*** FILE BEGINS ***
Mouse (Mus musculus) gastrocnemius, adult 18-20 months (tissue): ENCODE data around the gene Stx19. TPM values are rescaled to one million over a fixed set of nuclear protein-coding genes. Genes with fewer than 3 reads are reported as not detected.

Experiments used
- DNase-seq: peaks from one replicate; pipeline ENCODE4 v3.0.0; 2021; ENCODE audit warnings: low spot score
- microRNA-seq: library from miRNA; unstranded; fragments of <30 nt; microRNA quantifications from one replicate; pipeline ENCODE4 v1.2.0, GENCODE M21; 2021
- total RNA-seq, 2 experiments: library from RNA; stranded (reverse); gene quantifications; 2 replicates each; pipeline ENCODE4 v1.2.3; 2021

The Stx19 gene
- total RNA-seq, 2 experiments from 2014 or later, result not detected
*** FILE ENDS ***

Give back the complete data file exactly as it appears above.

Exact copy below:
Mouse (Mus musculus) gastrocnemius, adult 18-20 months (tissue): ENCODE data around the gene Stx19. TPM values are rescaled to one million over a fixed set of nuclear protein-coding genes. Genes with fewer than 3 reads are reported as not detected.

Experiments used
- DNase-seq: peaks from one replicate; pipeline ENCODE4 v3.0.0; 2021; ENCODE audit warnings: low spot score
- microRNA-seq: library from miRNA; unstranded; fragments of <30 nt; microRNA quantifications from one replicate; pipeline ENCODE4 v1.2.0, GENCODE M21; 2021
- total RNA-seq, 2 experiments: library from RNA; stranded (reverse); gene quantifications; 2 replicates each; pipeline ENCODE4 v1.2.3; 2021

The Stx19 gene
- total RNA-seq, 2 experiments from 2014 or later, result not detected